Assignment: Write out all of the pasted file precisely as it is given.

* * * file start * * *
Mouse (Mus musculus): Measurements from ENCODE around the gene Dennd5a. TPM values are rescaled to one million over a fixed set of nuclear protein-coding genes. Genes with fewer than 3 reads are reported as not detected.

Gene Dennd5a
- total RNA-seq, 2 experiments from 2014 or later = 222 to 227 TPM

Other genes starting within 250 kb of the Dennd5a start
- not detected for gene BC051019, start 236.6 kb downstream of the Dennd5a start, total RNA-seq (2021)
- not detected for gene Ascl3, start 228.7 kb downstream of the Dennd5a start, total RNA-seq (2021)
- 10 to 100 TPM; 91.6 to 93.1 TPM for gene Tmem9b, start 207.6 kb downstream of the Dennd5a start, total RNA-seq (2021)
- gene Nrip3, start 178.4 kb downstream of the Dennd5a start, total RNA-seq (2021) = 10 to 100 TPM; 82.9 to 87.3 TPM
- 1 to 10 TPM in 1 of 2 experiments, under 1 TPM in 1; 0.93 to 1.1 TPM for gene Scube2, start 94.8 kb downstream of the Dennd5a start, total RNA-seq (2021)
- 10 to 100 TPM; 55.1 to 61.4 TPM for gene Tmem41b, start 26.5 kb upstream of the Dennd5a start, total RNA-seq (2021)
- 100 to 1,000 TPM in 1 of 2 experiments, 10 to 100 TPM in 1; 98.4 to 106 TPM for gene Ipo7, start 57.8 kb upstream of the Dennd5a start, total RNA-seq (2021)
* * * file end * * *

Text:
Mouse (Mus musculus): Measurements from ENCODE around the gene Dennd5a. TPM values are rescaled to one million over a fixed set of nuclear protein-coding genes. Genes with fewer than 3 reads are reported as not detected.

Gene Dennd5a
- total RNA-seq, 2 experiments from 2014 or later = 222 to 227 TPM

Other genes starting within 250 kb of the Dennd5a start
- not detected for gene BC051019, start 236.6 kb downstream of the Dennd5a start, total RNA-seq (2021)
- not detected for gene Ascl3, start 228.7 kb downstream of the Dennd5a start, total RNA-seq (2021)
- 10 to 100 TPM; 91.6 to 93.1 TPM for gene Tmem9b, start 207.6 kb downstream of the Dennd5a start, total RNA-seq (2021)
- gene Nrip3, start 178.4 kb downstream of the Dennd5a start, total RNA-seq (2021) = 10 to 100 TPM; 82.9 to 87.3 TPM
- 1 to 10 TPM in 1 of 2 experiments, under 1 TPM in 1; 0.93 to 1.1 TPM for gene Scube2, start 94.8 kb downstream of the Dennd5a start, total RNA-seq (2021)
- 10 to 100 TPM; 55.1 to 61.4 TPM for gene Tmem41b, start 26.5 kb upstream of the Dennd5a start, total RNA-seq (2021)
- 100 to 1,000 TPM in 1 of 2 experiments, 10 to 100 TPM in 1; 98.4 to 106 TPM for gene Ipo7, start 57.8 kb upstream of the Dennd5a start, total RNA-seq (2021)